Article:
Japanese ‘disrupter’ labels Kiwi broadband ‘retarded’

New Zealand broadband prices are way too high, says telco entrepreneur

How low can you go when it comes to telecomms pricing? Much, much lower than you think, judging by figures put forward by serial telco entrepreneur Dr Sachio Semmoto, the keynote speaker at Auckland’s recent TUANZ II conference, who calls New Zealand’s broadband markets “retarded”.

Semmoto told how he set up Eaccess, an ADSL broadband services company, in 1999, and dramatically undercut rivals’ fixed broadband pricing — with the blessing of the Japanese government. The result is Japan now has the fastest, cheapest broadband service in the world, says Semmoto. Users enjoy a 50Mbit/s service for around NZ$30 a month and Eaccess has become a billion-dollar company.

Now Semmoto hopes to do the same price-cutting job for mobile broadband with Eaccess offshoot Emobile, which he set up three years ago. It is already number one in mobile broadband in Japan — and probably in the world.

Mobile voice is reaching saturation point — there are already 100 million subscribers in Japan — and is set to become a commodity service much like the long-distance market, says Semmoto. The future is in mobile data.

But, back to those prices. Semmoto says he is not typical of Japanese in deciding to become an entrepreneur and “disrupter”. It all started in 1984 when he was living in the US and noticed the huge discrepancy is long-distance call prices between the two countries.

While it cost the equivalent of $5 to make a three-minute long-distance call from Tokyo to Nara, about 500km away, in the US a similar long-distance call made from California cost a dollar.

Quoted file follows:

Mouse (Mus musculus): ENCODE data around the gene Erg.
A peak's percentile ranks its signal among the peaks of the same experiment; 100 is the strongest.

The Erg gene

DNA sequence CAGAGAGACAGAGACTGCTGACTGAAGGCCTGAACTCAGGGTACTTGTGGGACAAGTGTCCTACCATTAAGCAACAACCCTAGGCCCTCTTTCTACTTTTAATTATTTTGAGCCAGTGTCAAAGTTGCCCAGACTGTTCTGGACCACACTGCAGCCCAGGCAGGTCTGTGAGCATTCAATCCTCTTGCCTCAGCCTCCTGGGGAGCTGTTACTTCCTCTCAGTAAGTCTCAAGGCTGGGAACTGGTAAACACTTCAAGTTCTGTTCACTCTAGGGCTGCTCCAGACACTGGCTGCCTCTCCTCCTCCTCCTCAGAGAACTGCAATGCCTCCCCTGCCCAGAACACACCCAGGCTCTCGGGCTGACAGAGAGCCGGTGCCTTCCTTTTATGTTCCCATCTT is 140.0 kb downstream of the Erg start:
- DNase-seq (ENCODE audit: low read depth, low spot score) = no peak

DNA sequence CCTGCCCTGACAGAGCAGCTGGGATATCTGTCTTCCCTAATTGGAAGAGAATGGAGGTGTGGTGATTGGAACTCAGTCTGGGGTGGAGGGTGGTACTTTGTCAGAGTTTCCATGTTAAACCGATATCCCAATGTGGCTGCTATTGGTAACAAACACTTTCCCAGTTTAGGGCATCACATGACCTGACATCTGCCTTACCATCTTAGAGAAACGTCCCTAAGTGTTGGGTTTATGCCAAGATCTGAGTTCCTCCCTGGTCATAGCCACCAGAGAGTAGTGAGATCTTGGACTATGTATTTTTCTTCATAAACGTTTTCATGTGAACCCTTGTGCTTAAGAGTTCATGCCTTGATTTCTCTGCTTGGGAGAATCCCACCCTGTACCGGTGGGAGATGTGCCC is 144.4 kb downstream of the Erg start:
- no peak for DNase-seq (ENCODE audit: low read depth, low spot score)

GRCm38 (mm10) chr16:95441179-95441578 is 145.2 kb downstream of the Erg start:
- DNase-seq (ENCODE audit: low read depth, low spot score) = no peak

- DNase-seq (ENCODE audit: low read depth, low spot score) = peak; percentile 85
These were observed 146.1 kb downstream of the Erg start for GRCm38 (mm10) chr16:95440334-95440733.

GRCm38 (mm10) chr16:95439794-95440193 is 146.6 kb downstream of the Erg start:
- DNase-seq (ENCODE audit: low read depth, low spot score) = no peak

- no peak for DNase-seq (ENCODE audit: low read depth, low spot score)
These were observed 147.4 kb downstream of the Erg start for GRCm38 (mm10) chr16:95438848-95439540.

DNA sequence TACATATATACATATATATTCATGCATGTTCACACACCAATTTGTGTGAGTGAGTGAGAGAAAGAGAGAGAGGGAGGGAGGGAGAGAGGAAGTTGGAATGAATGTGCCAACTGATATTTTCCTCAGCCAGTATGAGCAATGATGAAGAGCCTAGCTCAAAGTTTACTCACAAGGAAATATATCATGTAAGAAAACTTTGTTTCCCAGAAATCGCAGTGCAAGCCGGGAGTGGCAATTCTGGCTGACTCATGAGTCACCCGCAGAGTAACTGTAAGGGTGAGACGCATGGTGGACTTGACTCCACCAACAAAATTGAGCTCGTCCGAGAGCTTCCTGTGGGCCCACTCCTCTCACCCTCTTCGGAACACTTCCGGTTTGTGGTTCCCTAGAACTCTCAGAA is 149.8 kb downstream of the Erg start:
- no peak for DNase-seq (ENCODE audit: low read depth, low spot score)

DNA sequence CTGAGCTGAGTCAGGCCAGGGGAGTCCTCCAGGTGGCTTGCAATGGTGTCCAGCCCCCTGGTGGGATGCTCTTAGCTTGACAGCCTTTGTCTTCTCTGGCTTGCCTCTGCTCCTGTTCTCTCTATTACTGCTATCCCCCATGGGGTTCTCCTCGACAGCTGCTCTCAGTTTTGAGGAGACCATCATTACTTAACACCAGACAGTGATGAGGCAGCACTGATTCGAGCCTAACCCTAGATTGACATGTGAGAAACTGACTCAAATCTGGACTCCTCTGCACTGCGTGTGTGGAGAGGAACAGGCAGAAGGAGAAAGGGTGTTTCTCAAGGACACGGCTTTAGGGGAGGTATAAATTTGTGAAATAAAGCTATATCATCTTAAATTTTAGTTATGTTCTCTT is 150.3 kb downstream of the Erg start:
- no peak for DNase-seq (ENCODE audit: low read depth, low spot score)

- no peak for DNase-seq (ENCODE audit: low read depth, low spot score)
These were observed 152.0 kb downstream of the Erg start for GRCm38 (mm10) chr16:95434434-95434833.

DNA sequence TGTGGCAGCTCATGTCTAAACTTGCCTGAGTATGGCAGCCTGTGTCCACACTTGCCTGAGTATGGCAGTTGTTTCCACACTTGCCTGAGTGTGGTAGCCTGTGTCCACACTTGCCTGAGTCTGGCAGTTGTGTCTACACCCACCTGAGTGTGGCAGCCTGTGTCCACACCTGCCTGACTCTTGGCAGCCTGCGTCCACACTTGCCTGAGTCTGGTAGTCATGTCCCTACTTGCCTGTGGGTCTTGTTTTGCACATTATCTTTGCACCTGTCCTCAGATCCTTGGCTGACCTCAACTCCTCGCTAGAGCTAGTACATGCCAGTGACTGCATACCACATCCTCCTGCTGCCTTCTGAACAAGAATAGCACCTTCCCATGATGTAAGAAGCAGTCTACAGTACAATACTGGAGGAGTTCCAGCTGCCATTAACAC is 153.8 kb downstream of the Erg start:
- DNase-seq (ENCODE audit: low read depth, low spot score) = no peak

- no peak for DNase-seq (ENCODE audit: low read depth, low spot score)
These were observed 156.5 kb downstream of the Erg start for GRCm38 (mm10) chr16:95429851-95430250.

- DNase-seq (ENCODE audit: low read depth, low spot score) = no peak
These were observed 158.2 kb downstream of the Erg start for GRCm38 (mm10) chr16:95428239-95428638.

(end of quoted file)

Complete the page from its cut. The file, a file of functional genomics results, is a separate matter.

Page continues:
“I thought there was something wrong,” he says.

Long-distance calls have since dropped dramatically in Japan as a result of competition and are now 1/45th of what they were, with a call from Tokyo to Osaka costing around 10¢. In the past seven years, Eaccess has forced incumbent NTT to cuts its data charge rates too. It used to charge around $200 a month for a 64Kbit/s service for heavy users, now the equivalent service costs around $36 a month and speeds are much faster, says Semmoto.

He compared ADSL (ISDN’s successor) pricing between Japan, the UK and New Zealand. Japan currently offers a 50Mbit/s service for $35 a month; UK users get an 8Mbit/s service for $64 a month, while in NZ we languish at around 3.5Mbit/s for $50 a month. “Severe competition from Eaccess” drove Japan’s price down, says Semmoto. Japan’s service is not the fastest and cheapest in the world, with the average user paying about $30 a month for 20Mbit/s.

But these price reductions have yet to be mirrored in mobile broadband, says Semmoto. Prices vary hugely across the world, with Japanese users now paying 54¢ per minute; New Zealand 28¢ and tiny Hong Kong just 7¢. At nearly seven million, its population is not much bigger than NZ’s, so size isn’t the only determiner of price, says Semmoto.

But the “disrupter” says his Emobile broadband mobile venture shows the way when it comes to pricing. With a 95% market share, garnered after just three years on the back of serious price-cutting, it offers a 7.3Mbit/s unlimited usage service for around $30 — half the price of rivals NTT and KDDI, which also have multiple service restrictions and cap speeds.

Semmoto says his two price-cutting venture have had the blessing of the Japanese government, although they have not been government financed. His competitive message for New Zealand is that we need to further regulate for competition, as Japan did. He described New Zealand as still having a “very retarded broadband situation”.

We should look to investing in mobile broadband as well as new fixed networks because the latter are so expensive, he adds. Building fibre-to-the-home networks has proved so costly in Japan that it has put the usually massively profitable NTT into the red. Fibre-to-the-curb is less costly. “Learn from Japan’s mistakes,” Semmoto advises.

Emobile built its own network, using small Hauwei base stations, after raising NZ$5 billion in debt finance.

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